Vermont health officials applaud smoking, e-cigarette laws
MONTPELIER, Vt. (AP) — Three new Vermont laws that make it harder or more expensive for young people to buy tobacco products or electronic cigarettes will help the state ensure fewer young people begin using the products, according to Vermont’s top health official.
During the just-completed session of the Vermont Legislature, lawmakers passed three laws that Health Commissioner Dr. Mark Levine said would have a “major public health impact for generations to come.”
On Sept. 1, Vermont will become the 14th state to raise the age to buy or possess tobacco products or e-cigarettes from age 18 to 21.
A separate new law effectively prohibits the online sale of e-cigarettes, liquid containing nicotine, or other tobacco substitutes to Vermonters by requiring such sellers to hold a Vermont license. The third law subjects the sale of e-cigarettes and liquid nicotine to the same 92% tax already assessed on tobacco products.
The laws were signed separately over the past several weeks by Republican Gov. Phil Scott.
Levine says that nationally, there has been a 78% increase in vaping among high school students from 2017 to 2018, which he calls alarming.
“By increasing the age to purchase and possess tobacco to 21, restricting online e-cigarette sales and establishing an e-cigarette tax, Vermont is continuing its public health leadership role in curbing nicotine addiction and tobacco use,” Levine said.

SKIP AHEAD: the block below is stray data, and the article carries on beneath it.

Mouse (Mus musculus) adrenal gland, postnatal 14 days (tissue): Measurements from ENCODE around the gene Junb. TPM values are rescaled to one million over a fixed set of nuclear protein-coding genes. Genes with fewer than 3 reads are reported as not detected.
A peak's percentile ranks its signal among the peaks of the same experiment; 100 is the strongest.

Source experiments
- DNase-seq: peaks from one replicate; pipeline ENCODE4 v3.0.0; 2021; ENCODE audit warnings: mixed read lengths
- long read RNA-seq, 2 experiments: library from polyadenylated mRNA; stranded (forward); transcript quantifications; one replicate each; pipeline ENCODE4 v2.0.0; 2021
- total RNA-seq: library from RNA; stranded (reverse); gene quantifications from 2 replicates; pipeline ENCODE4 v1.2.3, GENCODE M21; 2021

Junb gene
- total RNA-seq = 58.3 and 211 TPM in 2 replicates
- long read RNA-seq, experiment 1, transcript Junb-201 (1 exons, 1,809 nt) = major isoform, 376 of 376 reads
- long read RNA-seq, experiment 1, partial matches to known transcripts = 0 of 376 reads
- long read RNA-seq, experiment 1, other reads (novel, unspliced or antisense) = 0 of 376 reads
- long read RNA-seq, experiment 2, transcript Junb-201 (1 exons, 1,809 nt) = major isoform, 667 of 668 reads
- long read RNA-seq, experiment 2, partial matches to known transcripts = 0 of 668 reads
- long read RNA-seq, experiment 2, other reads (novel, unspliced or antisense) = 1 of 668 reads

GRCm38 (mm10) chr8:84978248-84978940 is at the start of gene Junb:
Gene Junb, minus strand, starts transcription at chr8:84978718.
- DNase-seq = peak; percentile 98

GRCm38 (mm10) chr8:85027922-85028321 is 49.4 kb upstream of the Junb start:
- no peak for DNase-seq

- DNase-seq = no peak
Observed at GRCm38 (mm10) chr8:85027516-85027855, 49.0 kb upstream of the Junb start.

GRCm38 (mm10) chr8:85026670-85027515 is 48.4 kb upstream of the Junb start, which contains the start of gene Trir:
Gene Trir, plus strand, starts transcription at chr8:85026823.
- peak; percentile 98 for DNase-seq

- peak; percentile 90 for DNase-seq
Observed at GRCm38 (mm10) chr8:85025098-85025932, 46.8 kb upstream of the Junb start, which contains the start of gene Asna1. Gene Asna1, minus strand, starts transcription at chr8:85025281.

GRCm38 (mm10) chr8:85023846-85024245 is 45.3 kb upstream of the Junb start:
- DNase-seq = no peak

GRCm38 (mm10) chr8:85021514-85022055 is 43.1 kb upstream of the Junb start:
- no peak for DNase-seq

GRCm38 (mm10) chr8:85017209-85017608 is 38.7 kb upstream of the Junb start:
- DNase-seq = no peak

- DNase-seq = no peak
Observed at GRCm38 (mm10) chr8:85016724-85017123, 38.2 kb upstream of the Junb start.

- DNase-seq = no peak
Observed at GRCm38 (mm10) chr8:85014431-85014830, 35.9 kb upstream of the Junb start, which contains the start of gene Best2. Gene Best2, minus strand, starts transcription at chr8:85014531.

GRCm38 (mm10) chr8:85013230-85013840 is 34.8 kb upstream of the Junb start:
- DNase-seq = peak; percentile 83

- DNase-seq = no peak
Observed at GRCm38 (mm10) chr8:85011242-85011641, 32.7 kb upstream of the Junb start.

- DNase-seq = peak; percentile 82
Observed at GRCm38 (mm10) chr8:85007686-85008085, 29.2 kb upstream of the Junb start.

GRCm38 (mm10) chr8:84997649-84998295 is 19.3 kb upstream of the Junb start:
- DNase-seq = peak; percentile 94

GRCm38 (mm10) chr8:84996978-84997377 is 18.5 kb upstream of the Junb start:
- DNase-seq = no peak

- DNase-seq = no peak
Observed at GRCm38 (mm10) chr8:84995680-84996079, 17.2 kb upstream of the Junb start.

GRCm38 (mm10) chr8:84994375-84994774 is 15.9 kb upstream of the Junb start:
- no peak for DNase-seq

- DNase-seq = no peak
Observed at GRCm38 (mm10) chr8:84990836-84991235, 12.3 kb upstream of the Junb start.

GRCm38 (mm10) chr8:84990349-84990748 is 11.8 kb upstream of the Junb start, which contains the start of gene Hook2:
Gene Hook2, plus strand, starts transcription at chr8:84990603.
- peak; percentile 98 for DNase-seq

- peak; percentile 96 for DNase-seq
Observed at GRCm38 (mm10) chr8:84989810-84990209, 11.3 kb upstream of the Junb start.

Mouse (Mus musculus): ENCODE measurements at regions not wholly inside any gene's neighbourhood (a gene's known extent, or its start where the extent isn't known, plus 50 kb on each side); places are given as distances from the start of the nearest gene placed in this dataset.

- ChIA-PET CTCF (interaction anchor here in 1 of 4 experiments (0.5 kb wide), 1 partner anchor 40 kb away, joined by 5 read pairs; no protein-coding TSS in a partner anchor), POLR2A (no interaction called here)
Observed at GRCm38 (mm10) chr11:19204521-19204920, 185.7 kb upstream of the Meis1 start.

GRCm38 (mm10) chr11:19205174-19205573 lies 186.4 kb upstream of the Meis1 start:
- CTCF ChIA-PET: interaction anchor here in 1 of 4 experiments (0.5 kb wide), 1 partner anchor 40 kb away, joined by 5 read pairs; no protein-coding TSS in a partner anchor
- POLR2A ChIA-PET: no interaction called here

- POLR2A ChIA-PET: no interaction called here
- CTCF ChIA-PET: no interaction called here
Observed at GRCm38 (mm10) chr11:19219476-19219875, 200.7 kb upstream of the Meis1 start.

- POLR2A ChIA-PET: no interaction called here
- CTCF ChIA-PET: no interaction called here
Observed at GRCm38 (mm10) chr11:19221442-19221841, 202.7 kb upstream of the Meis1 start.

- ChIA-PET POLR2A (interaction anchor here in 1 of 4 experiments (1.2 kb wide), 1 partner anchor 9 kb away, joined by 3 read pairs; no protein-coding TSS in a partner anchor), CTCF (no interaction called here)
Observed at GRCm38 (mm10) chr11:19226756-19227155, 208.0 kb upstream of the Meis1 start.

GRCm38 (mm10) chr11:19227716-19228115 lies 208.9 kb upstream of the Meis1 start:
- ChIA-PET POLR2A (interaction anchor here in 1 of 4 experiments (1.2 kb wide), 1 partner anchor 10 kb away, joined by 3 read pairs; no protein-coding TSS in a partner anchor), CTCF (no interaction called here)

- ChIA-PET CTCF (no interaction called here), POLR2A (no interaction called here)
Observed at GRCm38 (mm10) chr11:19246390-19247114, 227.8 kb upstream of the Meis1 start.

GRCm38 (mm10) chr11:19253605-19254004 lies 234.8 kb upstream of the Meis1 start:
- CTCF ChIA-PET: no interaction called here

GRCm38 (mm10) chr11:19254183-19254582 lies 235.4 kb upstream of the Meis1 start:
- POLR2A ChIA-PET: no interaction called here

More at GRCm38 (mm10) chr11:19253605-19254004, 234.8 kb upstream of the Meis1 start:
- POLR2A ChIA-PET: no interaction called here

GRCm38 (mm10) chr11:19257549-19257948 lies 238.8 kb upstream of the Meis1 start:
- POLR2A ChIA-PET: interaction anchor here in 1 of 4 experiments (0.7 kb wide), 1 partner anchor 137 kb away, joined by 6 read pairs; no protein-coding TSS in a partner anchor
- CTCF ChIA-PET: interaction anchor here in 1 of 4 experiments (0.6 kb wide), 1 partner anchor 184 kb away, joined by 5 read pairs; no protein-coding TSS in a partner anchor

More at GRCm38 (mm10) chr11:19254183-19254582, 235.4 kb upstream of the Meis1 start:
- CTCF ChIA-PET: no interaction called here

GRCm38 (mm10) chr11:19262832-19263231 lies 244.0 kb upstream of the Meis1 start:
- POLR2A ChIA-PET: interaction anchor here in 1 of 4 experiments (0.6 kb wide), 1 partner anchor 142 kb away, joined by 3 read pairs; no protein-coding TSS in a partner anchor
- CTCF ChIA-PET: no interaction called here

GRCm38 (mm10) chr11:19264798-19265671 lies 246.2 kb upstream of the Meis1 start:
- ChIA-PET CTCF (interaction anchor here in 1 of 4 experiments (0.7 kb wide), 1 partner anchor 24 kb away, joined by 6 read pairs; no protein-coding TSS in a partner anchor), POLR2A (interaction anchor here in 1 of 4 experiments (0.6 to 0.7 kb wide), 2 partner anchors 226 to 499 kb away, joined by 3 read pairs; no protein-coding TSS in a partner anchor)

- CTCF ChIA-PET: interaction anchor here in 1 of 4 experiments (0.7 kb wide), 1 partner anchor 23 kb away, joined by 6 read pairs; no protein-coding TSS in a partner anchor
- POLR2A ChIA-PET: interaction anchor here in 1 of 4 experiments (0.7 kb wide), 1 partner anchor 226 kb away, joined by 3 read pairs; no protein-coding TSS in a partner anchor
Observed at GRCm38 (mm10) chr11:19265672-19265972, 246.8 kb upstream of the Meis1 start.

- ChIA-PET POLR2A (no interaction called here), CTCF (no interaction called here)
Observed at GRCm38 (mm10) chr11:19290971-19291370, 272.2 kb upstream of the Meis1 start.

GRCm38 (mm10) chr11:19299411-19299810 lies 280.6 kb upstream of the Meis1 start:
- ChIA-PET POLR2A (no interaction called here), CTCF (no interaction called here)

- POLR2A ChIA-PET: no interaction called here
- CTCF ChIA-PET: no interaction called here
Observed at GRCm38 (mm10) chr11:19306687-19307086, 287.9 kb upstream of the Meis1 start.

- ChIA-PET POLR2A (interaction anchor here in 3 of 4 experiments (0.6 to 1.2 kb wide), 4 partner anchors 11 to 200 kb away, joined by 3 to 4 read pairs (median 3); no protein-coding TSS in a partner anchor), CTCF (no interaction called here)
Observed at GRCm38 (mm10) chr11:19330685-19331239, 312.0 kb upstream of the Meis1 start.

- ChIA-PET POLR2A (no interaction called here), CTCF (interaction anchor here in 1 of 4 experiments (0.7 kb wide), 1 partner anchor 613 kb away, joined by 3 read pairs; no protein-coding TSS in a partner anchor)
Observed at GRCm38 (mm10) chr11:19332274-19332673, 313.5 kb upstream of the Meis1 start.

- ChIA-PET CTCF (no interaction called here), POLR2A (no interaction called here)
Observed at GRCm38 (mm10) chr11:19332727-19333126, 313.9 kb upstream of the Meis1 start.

In addition to the long-term health concerns of heart and lung disease and cancers related to tobacco, vaping products pack their own potentially toxic chemicals, he said.
Other states and Congress are also working to keep vaping and tobacco products from underage users.
In April, U.S. Sen. Mitch McConnell, the Republican Senate majority leader, said he planned to introduce legislation to raise the minimum age nationally to buy tobacco and e-cigarette from 18 to 21.
Earlier this week, Massachusetts sued a national retailer of e-cigarette and vaping products, alleging the company violated state law by targeting minors for sales of its merchandise. The company says it has taken aggressive actions against youth usage.
Last month, North Carolina sued a producer of vaping products seeking to limit what flavors it can sell to ensure underage teens can’t buy its vaping products. In that case, the company said it was taking steps to reduce youth vaping.
Levine said Vermont’s three new laws are a way for the state to say it will not allow young people to be recruited as a new generation of tobacco users.
“We know that prevention requires many different strategies to succeed in protecting those most vulnerable to these highly marketed and flavorful tobacco products,” Levine said.